3. At least two of the stories in Le Guin’s _Four Ways to Forgiveness_ are post-colonial. And Charnas’s _The Conqueror’s Child_ to some extent, though it’s only just “post.” no human-alien colonial dynamics, though; just intra-human.

  4. Heather, can you remind me which stories of LeGuin’s? I loved that collection, but I read it a long time ago…

  5. There is some elements of post-colonialism in Philip K. Dick, especially in his “The Man in the High Tower”, which is essentially on one level “The US as a colonized land in the wake of losing WWII”. Interesting because it is written with many scenes from the perspective of “americans” living as colonized people.

    Not an entirely flawless book, but also not a long read.

  6. Four Ways to Forgiveness is a form Le Guin sometimes calls a “story suite” — a collection of related stories that doesn’t quite make a novel but is more than a collection of short stories. These four concern the planets Werel and Yeowe. Werel colonized Yeowe, and then Yeowe fought free and defeated Werel. “Betrayals” and “A Woman’s Liberation” are the two that are post-colonial, I think; the other two, “Forgiveness Day” and “A Man of the People,” are set during the processes of de-colonization, to use an awkward phrase.

    Here’s a short review from the Washington Post, linked from Le Guin’s website.

  7. Thanks for the clarification and reminder, Heather — they’re coming back to me now. If only I had time to sit down and re-read them…


  8. There’s another Werel/Yeowe story out there, “Old Music and the Slave Women,” which I’m pretty sure is in the post-colonial(*) time frame.

    (*) Is it considered ‘post-colonial’ if there was no indigenous population? Unless my mind is playing tricks on me, Yeowe was genuinely uninhabited before the Werelians started settling. The master/asset, black/dusty hierarchy on Werel does imply a history of conquest there, but it seems to be so far in the past that there isn’t an idea among the light-skinned people of land they were originally from. Instead, they adopt Yeowe as a home-to-be once the revolution there begins. (Of course, my memory could be playing tricks on me.)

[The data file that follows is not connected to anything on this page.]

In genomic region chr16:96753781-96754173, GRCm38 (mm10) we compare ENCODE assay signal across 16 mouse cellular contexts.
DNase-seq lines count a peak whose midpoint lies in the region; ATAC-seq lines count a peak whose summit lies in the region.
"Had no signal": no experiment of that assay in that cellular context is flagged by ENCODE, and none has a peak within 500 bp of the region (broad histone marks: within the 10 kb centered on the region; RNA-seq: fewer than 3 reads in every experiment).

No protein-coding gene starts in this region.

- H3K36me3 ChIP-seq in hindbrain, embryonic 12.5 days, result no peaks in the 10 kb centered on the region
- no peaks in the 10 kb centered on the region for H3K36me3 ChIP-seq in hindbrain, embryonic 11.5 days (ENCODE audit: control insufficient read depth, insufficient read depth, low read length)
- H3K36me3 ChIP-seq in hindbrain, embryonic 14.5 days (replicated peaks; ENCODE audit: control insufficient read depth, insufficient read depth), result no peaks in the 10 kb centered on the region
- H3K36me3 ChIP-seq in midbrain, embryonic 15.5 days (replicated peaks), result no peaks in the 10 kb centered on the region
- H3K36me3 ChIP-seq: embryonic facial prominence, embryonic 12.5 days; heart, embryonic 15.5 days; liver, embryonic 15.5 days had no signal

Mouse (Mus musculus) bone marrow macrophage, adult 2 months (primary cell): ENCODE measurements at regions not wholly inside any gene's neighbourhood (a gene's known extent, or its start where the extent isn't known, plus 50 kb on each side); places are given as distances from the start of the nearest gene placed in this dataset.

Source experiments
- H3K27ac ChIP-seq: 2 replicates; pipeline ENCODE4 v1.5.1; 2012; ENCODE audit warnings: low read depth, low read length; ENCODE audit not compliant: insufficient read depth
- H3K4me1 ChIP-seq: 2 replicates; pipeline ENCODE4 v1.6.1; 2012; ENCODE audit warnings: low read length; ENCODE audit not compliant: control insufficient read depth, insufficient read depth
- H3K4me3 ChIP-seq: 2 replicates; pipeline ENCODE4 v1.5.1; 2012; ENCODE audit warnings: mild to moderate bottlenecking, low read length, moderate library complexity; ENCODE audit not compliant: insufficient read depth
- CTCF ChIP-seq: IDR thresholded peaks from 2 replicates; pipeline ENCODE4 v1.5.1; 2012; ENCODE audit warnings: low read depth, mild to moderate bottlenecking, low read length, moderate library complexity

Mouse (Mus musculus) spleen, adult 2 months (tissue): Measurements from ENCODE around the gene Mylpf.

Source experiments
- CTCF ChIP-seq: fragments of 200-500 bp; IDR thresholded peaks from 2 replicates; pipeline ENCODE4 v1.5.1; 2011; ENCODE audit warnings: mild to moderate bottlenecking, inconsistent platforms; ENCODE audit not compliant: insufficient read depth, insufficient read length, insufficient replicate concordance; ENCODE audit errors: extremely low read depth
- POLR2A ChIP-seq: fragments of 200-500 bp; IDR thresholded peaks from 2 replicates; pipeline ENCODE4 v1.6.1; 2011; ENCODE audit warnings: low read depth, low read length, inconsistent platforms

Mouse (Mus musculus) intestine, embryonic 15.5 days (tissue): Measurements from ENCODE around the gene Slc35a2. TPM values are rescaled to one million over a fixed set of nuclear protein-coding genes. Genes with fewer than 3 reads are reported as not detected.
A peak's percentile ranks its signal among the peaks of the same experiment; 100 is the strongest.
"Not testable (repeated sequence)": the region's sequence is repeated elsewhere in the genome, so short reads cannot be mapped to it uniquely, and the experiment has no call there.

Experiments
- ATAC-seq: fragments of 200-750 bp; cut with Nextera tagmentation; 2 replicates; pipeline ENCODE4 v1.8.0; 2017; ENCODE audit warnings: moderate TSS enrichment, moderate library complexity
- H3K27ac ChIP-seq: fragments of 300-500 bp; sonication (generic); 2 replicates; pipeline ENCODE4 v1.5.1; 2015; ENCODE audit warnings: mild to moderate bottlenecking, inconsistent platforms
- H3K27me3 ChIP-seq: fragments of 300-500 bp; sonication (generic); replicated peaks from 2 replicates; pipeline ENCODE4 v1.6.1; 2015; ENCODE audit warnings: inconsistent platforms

9. Maybe not post-colonial, but there’s still race relations stuff going on, yes? It’s connected then, at any rate.

  10. Before I forget, I should note that, having now reviewed Clifford, there’s a lot more going on in his essay. He *starts* with the point above, but goes on. Quick recap, for those still interested:

    – starts with problem of anthropologist/ethnographer whose “informant” turns out to actually be (necessarily?) a traveller, or outsider in the culture
    – 1920’s, ethnographers very excited to pitch tents next to the chief’s house, actually “dwelling” in the culture, supposedly privy to its inner secrets
    – but goes on to say that this informant/traveller is perhaps less of a problem that at first seemed
    – that travellers occupy a significant space in cultures
    – that today at least, it’s hard to find cultures that aren’t comprised mostly of travellers (and if they can’t travel physically, they’re glued to the radio, or the tv) — their culture is not existing in some pristine isolation, untouched by the outside world
    – that we need to think about tribes, barrios, immigrant neighborhoods — embattled histories with crucial community ‘insides’ and regulated travelling ‘outsides’ — what does it take to define a homeland?
    – we need to consider ‘the border’
    – we need to consider cultures like Haiti that can now be ethnographically studied both in the Caribbean and in Brooklyn
    – consider gender, and the restricted role of female travellers (what different areas do they have access to, despite restrictions?)
    – notion of travel expands and expands
    – in the end, also want to return to notion of dwelling — those who choose not to travel, those who are forced to remain still
    – a cross-cultural examination of travelling/dwelling — is there another way to think about this that doesn’t create binary oppositions?

  11. Very cool recap of stuff from Clifford. That sounds fascinating. Thanks for posting it!

    Possibly also related: stuff about rootlessness in Americans our age — people not expecting to be settled in one community for the rest of their lives. Also, Clifford mentions gender, but I think class (and, in many places, ethnicity) is also very relevant to the question of whether someone can become a traveler. (And what about the differences between tourist-as-traveler, diplomat-as-traveler, and hobo-as-traveler?)

  12. He does address class and ethnicity, actually, as well as all sorts of specifics of different types of travellers. You might actually enjoy the essay, Jed. 🙂